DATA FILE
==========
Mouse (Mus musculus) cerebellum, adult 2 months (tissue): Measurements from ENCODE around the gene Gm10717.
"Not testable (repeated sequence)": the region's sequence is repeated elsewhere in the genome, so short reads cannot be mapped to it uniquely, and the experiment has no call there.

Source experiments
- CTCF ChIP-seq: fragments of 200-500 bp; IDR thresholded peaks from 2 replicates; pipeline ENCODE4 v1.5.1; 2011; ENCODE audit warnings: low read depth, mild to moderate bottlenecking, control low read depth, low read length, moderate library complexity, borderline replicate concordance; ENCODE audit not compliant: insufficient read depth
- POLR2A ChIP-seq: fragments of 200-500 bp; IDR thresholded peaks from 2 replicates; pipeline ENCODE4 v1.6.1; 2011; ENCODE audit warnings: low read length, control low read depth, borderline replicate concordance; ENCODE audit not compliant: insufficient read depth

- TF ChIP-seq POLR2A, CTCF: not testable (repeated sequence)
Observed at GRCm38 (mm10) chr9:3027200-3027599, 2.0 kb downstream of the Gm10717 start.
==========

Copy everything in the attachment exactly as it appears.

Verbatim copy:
Mouse (Mus musculus) cerebellum, adult 2 months (tissue): Measurements from ENCODE around the gene Gm10717.
"Not testable (repeated sequence)": the region's sequence is repeated elsewhere in the genome, so short reads cannot be mapped to it uniquely, and the experiment has no call there.

Source experiments
- CTCF ChIP-seq: fragments of 200-500 bp; IDR thresholded peaks from 2 replicates; pipeline ENCODE4 v1.5.1; 2011; ENCODE audit warnings: low read depth, mild to moderate bottlenecking, control low read depth, low read length, moderate library complexity, borderline replicate concordance; ENCODE audit not compliant: insufficient read depth
- POLR2A ChIP-seq: fragments of 200-500 bp; IDR thresholded peaks from 2 replicates; pipeline ENCODE4 v1.6.1; 2011; ENCODE audit warnings: low read length, control low read depth, borderline replicate concordance; ENCODE audit not compliant: insufficient read depth

- TF ChIP-seq POLR2A, CTCF: not testable (repeated sequence)
Observed at GRCm38 (mm10) chr9:3027200-3027599, 2.0 kb downstream of the Gm10717 start.